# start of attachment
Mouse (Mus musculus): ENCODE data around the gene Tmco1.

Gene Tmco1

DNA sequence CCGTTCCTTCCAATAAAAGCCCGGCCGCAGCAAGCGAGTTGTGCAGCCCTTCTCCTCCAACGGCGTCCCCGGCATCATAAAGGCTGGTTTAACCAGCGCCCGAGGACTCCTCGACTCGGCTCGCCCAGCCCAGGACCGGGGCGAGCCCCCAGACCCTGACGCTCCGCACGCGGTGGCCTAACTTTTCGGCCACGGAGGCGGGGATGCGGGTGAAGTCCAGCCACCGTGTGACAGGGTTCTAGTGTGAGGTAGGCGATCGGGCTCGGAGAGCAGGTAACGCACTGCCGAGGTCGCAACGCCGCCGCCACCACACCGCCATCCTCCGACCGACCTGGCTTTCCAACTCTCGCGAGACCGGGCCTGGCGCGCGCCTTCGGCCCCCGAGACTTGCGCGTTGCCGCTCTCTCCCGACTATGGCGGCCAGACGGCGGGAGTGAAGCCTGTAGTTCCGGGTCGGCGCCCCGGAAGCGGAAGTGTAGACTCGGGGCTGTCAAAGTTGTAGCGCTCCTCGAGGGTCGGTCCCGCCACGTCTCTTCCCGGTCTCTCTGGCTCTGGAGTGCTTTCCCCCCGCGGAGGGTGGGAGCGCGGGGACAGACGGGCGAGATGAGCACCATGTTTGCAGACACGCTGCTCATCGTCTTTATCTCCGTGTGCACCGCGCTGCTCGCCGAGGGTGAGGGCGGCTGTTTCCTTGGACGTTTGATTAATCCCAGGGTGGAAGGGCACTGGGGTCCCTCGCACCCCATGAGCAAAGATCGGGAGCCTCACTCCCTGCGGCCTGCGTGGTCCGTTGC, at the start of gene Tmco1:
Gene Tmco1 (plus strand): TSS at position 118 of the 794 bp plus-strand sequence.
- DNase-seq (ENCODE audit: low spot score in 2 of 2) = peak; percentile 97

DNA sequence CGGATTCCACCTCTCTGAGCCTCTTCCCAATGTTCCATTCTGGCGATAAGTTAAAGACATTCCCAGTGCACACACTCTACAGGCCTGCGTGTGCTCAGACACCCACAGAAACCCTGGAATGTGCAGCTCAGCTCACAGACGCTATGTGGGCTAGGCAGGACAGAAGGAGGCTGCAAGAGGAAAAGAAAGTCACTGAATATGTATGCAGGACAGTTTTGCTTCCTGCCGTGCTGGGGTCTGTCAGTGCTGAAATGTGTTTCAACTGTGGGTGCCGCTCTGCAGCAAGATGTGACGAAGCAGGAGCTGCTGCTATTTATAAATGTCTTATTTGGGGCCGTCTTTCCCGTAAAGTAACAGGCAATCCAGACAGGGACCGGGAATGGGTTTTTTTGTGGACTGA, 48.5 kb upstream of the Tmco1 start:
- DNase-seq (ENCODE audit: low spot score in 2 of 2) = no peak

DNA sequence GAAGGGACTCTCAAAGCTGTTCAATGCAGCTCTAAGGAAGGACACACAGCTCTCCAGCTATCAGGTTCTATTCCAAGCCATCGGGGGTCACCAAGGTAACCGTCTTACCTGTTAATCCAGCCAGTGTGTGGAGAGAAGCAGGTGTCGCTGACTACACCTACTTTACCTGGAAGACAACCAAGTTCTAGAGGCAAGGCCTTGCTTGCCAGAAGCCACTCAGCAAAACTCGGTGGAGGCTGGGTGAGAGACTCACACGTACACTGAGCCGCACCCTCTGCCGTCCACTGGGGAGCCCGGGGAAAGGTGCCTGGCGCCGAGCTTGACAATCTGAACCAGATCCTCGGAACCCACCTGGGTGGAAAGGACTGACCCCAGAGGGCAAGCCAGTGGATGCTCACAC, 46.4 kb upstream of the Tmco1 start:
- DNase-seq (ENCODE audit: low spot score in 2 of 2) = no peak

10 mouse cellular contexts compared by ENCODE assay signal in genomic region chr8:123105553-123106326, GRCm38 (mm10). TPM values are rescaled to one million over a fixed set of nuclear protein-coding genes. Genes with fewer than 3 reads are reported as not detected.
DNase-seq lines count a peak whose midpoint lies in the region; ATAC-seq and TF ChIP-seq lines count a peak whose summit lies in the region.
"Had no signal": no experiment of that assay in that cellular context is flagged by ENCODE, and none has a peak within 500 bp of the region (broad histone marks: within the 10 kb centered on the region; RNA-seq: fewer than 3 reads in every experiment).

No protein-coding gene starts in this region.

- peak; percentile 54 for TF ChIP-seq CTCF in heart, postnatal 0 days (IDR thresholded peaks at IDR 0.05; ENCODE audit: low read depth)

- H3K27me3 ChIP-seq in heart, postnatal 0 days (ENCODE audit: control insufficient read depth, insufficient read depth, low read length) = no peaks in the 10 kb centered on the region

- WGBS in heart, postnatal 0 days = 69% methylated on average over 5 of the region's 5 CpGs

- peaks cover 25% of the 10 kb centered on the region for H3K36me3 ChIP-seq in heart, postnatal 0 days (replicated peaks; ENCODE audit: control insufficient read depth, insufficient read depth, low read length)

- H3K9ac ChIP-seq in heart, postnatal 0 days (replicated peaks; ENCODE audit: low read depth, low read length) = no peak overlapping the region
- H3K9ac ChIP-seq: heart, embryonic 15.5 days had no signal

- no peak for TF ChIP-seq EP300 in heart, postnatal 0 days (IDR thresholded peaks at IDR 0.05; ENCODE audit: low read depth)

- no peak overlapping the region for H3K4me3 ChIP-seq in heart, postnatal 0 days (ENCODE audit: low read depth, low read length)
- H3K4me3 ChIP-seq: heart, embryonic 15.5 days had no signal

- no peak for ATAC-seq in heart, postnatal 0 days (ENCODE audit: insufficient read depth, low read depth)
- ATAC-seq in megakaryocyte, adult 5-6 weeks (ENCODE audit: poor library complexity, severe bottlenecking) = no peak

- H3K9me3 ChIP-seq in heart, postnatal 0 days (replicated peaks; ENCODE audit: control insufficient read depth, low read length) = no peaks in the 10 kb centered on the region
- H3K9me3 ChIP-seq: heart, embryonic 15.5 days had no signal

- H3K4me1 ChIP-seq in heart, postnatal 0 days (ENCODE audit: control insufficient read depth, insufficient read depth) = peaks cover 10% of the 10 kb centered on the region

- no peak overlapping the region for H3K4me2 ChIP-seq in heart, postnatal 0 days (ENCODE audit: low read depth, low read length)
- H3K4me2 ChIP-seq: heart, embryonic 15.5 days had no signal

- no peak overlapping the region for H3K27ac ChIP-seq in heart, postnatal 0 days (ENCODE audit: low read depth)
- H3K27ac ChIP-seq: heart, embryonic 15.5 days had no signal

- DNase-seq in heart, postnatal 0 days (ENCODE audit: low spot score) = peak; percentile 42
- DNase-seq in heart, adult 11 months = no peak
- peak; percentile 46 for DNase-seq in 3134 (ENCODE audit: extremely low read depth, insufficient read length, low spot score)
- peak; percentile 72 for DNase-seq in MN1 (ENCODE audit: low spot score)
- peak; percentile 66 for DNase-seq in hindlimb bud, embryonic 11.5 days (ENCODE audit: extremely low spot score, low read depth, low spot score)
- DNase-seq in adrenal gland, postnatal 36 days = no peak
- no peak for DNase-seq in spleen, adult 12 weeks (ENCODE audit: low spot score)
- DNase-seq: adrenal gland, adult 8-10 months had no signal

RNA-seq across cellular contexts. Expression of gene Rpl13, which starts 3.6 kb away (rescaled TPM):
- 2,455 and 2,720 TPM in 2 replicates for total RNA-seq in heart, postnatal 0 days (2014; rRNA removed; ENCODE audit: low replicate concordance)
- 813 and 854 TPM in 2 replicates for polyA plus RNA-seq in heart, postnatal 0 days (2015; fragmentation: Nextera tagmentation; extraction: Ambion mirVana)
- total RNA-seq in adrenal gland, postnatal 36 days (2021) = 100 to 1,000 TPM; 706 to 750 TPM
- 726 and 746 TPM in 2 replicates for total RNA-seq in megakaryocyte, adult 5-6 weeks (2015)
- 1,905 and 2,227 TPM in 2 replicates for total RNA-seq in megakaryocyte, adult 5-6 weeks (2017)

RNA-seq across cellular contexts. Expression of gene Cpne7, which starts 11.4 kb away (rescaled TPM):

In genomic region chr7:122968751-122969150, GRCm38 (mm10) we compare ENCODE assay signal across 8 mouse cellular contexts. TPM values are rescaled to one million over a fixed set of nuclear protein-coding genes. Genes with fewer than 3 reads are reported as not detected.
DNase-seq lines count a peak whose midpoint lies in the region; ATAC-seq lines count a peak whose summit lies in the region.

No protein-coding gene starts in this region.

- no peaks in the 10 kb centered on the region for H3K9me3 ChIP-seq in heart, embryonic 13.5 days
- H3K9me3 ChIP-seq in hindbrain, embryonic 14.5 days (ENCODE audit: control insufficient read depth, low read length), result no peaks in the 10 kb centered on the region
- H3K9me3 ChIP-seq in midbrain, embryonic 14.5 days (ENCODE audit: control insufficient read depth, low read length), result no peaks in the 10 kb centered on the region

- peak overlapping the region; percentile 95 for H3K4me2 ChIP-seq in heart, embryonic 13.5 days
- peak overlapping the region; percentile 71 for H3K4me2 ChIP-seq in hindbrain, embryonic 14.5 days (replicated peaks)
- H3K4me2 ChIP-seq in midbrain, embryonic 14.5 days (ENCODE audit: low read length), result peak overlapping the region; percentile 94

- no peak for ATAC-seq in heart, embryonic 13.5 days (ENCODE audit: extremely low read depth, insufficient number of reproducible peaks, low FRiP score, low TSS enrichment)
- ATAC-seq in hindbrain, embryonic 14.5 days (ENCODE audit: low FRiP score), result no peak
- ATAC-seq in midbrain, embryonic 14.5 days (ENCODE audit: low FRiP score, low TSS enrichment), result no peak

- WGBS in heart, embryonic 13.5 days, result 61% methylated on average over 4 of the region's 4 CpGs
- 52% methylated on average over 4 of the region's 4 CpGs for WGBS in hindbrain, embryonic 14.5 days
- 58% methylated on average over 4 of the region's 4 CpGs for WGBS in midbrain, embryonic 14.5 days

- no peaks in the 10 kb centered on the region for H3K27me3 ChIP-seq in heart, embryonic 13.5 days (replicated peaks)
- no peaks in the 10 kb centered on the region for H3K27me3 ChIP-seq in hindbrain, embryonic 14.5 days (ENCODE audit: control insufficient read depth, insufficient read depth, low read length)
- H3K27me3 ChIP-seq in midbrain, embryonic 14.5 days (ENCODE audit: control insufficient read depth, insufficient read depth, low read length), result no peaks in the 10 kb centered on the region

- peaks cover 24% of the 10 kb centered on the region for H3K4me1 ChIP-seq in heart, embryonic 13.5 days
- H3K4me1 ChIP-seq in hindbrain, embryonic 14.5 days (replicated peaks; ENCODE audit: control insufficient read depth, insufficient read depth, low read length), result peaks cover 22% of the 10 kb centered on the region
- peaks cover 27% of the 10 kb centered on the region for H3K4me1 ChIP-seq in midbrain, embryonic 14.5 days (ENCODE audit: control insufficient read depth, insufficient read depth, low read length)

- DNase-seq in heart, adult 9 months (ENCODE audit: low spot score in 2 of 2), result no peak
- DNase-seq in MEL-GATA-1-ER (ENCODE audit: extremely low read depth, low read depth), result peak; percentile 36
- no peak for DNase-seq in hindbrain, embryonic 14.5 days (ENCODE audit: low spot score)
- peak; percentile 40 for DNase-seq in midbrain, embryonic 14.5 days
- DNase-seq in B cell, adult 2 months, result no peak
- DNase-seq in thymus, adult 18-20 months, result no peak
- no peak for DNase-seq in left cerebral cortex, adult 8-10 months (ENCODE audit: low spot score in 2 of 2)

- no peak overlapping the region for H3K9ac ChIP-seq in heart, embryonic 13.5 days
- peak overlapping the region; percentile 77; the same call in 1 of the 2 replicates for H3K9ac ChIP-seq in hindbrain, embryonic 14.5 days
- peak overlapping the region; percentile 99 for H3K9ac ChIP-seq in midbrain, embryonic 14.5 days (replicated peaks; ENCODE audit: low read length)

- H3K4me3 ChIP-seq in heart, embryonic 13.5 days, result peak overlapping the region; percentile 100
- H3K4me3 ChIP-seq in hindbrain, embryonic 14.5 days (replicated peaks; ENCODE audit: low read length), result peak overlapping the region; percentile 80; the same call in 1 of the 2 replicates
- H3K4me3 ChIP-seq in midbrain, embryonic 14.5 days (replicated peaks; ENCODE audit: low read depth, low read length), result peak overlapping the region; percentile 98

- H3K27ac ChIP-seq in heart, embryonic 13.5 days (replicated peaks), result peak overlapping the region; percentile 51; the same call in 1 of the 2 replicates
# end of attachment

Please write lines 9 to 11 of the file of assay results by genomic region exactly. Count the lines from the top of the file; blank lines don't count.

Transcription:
- DNase-seq (ENCODE audit: low spot score in 2 of 2) = no peak

10 mouse cellular contexts compared by ENCODE assay signal in genomic region chr8:123105553-123106326, GRCm38 (mm10). TPM values are rescaled to one million over a fixed set of nuclear protein-coding genes. Genes with fewer than 3 reads are reported as not detected.
DNase-seq lines count a peak whose midpoint lies in the region; ATAC-seq and TF ChIP-seq lines count a peak whose summit lies in the region.